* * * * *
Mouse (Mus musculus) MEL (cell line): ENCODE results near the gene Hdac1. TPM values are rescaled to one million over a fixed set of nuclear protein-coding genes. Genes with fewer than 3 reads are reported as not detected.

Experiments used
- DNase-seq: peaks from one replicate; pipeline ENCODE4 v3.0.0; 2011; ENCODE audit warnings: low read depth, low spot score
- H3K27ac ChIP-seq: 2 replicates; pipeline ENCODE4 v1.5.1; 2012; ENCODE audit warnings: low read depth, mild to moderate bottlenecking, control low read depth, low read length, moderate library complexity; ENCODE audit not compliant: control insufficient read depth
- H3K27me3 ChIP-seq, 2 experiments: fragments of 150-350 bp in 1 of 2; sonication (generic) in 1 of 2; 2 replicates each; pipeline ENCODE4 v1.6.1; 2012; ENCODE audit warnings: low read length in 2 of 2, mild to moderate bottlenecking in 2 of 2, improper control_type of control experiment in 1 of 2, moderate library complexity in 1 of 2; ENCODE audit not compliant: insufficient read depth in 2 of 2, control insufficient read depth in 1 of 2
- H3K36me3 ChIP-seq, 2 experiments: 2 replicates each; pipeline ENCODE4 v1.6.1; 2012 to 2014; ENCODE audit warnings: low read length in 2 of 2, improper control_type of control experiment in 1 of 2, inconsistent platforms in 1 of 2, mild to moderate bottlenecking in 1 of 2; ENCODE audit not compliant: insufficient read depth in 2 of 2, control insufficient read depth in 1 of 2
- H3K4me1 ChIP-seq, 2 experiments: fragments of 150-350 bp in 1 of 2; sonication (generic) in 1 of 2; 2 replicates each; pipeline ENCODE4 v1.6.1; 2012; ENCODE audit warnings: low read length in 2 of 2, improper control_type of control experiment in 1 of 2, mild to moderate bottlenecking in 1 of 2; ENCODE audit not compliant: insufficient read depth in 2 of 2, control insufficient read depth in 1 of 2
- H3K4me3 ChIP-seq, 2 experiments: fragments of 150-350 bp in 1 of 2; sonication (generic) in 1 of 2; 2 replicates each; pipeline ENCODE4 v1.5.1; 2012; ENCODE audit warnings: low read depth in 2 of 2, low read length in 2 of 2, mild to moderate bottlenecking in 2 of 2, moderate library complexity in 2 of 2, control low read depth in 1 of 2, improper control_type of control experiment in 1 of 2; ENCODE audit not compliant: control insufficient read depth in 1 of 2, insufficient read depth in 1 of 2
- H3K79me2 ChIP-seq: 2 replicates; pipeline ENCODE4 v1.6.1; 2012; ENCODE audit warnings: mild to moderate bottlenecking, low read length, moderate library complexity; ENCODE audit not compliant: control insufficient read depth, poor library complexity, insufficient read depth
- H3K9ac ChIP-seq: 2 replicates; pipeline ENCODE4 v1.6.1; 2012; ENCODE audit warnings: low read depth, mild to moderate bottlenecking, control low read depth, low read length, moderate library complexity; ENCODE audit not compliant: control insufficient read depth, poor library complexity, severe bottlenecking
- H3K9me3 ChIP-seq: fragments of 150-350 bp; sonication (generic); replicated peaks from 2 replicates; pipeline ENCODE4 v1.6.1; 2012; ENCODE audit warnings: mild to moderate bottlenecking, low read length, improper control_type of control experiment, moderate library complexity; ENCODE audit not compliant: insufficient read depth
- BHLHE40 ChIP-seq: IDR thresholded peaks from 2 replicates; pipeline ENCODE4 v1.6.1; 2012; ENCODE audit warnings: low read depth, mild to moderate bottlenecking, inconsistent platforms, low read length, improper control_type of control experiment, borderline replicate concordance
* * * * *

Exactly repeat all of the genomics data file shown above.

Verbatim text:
Mouse (Mus musculus) MEL (cell line): ENCODE results near the gene Hdac1. TPM values are rescaled to one million over a fixed set of nuclear protein-coding genes. Genes with fewer than 3 reads are reported as not detected.

Experiments used
- DNase-seq: peaks from one replicate; pipeline ENCODE4 v3.0.0; 2011; ENCODE audit warnings: low read depth, low spot score
- H3K27ac ChIP-seq: 2 replicates; pipeline ENCODE4 v1.5.1; 2012; ENCODE audit warnings: low read depth, mild to moderate bottlenecking, control low read depth, low read length, moderate library complexity; ENCODE audit not compliant: control insufficient read depth
- H3K27me3 ChIP-seq, 2 experiments: fragments of 150-350 bp in 1 of 2; sonication (generic) in 1 of 2; 2 replicates each; pipeline ENCODE4 v1.6.1; 2012; ENCODE audit warnings: low read length in 2 of 2, mild to moderate bottlenecking in 2 of 2, improper control_type of control experiment in 1 of 2, moderate library complexity in 1 of 2; ENCODE audit not compliant: insufficient read depth in 2 of 2, control insufficient read depth in 1 of 2
- H3K36me3 ChIP-seq, 2 experiments: 2 replicates each; pipeline ENCODE4 v1.6.1; 2012 to 2014; ENCODE audit warnings: low read length in 2 of 2, improper control_type of control experiment in 1 of 2, inconsistent platforms in 1 of 2, mild to moderate bottlenecking in 1 of 2; ENCODE audit not compliant: insufficient read depth in 2 of 2, control insufficient read depth in 1 of 2
- H3K4me1 ChIP-seq, 2 experiments: fragments of 150-350 bp in 1 of 2; sonication (generic) in 1 of 2; 2 replicates each; pipeline ENCODE4 v1.6.1; 2012; ENCODE audit warnings: low read length in 2 of 2, improper control_type of control experiment in 1 of 2, mild to moderate bottlenecking in 1 of 2; ENCODE audit not compliant: insufficient read depth in 2 of 2, control insufficient read depth in 1 of 2
- H3K4me3 ChIP-seq, 2 experiments: fragments of 150-350 bp in 1 of 2; sonication (generic) in 1 of 2; 2 replicates each; pipeline ENCODE4 v1.5.1; 2012; ENCODE audit warnings: low read depth in 2 of 2, low read length in 2 of 2, mild to moderate bottlenecking in 2 of 2, moderate library complexity in 2 of 2, control low read depth in 1 of 2, improper control_type of control experiment in 1 of 2; ENCODE audit not compliant: control insufficient read depth in 1 of 2, insufficient read depth in 1 of 2
- H3K79me2 ChIP-seq: 2 replicates; pipeline ENCODE4 v1.6.1; 2012; ENCODE audit warnings: mild to moderate bottlenecking, low read length, moderate library complexity; ENCODE audit not compliant: control insufficient read depth, poor library complexity, insufficient read depth
- H3K9ac ChIP-seq: 2 replicates; pipeline ENCODE4 v1.6.1; 2012; ENCODE audit warnings: low read depth, mild to moderate bottlenecking, control low read depth, low read length, moderate library complexity; ENCODE audit not compliant: control insufficient read depth, poor library complexity, severe bottlenecking
- H3K9me3 ChIP-seq: fragments of 150-350 bp; sonication (generic); replicated peaks from 2 replicates; pipeline ENCODE4 v1.6.1; 2012; ENCODE audit warnings: mild to moderate bottlenecking, low read length, improper control_type of control experiment, moderate library complexity; ENCODE audit not compliant: insufficient read depth
- BHLHE40 ChIP-seq: IDR thresholded peaks from 2 replicates; pipeline ENCODE4 v1.6.1; 2012; ENCODE audit warnings: low read depth, mild to moderate bottlenecking, inconsistent platforms, low read length, improper control_type of control experiment, borderline replicate concordance